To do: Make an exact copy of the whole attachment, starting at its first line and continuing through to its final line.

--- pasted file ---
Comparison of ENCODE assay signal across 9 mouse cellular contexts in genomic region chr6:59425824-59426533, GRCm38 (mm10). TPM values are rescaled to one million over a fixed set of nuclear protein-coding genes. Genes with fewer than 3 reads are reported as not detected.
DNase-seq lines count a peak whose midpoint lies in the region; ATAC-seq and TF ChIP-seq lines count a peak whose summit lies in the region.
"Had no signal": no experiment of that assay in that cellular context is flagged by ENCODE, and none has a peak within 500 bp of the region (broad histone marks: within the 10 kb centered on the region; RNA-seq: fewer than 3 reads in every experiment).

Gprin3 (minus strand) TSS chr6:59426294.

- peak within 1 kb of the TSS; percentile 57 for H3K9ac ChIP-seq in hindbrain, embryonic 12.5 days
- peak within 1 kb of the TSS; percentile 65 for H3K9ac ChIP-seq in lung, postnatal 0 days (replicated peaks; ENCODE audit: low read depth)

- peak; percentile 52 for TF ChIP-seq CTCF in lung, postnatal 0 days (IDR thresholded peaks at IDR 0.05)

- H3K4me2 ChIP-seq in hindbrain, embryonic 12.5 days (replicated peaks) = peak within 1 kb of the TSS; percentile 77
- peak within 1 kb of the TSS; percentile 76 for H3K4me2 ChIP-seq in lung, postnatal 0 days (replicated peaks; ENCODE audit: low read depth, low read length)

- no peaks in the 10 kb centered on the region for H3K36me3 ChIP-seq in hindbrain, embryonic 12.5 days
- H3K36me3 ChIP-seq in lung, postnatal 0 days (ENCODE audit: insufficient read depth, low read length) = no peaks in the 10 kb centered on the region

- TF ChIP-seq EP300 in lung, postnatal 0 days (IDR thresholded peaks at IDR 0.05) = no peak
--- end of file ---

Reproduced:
Comparison of ENCODE assay signal across 9 mouse cellular contexts in genomic region chr6:59425824-59426533, GRCm38 (mm10). TPM values are rescaled to one million over a fixed set of nuclear protein-coding genes. Genes with fewer than 3 reads are reported as not detected.
DNase-seq lines count a peak whose midpoint lies in the region; ATAC-seq and TF ChIP-seq lines count a peak whose summit lies in the region.
"Had no signal": no experiment of that assay in that cellular context is flagged by ENCODE, and none has a peak within 500 bp of the region (broad histone marks: within the 10 kb centered on the region; RNA-seq: fewer than 3 reads in every experiment).

Gprin3 (minus strand) TSS chr6:59426294.

- peak within 1 kb of the TSS; percentile 57 for H3K9ac ChIP-seq in hindbrain, embryonic 12.5 days
- peak within 1 kb of the TSS; percentile 65 for H3K9ac ChIP-seq in lung, postnatal 0 days (replicated peaks; ENCODE audit: low read depth)

- peak; percentile 52 for TF ChIP-seq CTCF in lung, postnatal 0 days (IDR thresholded peaks at IDR 0.05)

- H3K4me2 ChIP-seq in hindbrain, embryonic 12.5 days (replicated peaks) = peak within 1 kb of the TSS; percentile 77
- peak within 1 kb of the TSS; percentile 76 for H3K4me2 ChIP-seq in lung, postnatal 0 days (replicated peaks; ENCODE audit: low read depth, low read length)

- no peaks in the 10 kb centered on the region for H3K36me3 ChIP-seq in hindbrain, embryonic 12.5 days
- H3K36me3 ChIP-seq in lung, postnatal 0 days (ENCODE audit: insufficient read depth, low read length) = no peaks in the 10 kb centered on the region

- TF ChIP-seq EP300 in lung, postnatal 0 days (IDR thresholded peaks at IDR 0.05) = no peak